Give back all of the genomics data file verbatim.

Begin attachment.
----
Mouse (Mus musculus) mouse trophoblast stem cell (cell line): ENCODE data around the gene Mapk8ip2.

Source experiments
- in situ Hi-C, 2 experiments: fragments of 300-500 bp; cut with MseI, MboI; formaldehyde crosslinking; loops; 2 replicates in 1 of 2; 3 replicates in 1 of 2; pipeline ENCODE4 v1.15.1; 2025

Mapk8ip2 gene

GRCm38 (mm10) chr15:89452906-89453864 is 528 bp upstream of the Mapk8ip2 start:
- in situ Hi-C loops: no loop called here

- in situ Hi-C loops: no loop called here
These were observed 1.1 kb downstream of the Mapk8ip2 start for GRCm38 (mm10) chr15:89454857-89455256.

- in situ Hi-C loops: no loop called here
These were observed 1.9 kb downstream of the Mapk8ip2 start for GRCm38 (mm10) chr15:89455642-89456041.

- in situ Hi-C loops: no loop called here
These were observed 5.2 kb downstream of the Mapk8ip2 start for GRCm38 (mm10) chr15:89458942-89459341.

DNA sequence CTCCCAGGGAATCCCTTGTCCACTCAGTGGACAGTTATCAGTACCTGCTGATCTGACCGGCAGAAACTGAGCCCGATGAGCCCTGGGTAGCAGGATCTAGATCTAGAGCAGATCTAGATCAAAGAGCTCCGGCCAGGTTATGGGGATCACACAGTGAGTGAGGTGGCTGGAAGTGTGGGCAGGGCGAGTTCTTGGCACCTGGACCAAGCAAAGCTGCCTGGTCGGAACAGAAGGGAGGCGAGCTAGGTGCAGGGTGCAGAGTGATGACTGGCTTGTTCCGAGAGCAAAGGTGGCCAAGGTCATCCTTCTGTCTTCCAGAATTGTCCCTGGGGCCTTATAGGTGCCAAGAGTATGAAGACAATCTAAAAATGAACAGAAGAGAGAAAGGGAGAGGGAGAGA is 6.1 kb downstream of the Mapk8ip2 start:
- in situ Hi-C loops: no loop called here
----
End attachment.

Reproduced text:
Mouse (Mus musculus) mouse trophoblast stem cell (cell line): ENCODE data around the gene Mapk8ip2.

Source experiments
- in situ Hi-C, 2 experiments: fragments of 300-500 bp; cut with MseI, MboI; formaldehyde crosslinking; loops; 2 replicates in 1 of 2; 3 replicates in 1 of 2; pipeline ENCODE4 v1.15.1; 2025

Mapk8ip2 gene

GRCm38 (mm10) chr15:89452906-89453864 is 528 bp upstream of the Mapk8ip2 start:
- in situ Hi-C loops: no loop called here

- in situ Hi-C loops: no loop called here
These were observed 1.1 kb downstream of the Mapk8ip2 start for GRCm38 (mm10) chr15:89454857-89455256.

- in situ Hi-C loops: no loop called here
These were observed 1.9 kb downstream of the Mapk8ip2 start for GRCm38 (mm10) chr15:89455642-89456041.

- in situ Hi-C loops: no loop called here
These were observed 5.2 kb downstream of the Mapk8ip2 start for GRCm38 (mm10) chr15:89458942-89459341.

DNA sequence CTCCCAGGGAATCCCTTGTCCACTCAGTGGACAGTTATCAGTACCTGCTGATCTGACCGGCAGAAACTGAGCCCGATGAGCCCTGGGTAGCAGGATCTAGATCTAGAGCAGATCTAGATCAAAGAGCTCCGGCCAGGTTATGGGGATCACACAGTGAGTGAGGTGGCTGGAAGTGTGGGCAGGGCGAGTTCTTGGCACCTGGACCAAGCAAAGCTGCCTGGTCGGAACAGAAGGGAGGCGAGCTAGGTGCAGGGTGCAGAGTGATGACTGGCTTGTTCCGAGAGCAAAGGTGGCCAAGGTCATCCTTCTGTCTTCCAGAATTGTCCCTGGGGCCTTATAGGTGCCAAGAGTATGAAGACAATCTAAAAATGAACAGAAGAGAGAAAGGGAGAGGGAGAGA is 6.1 kb downstream of the Mapk8ip2 start:
- in situ Hi-C loops: no loop called here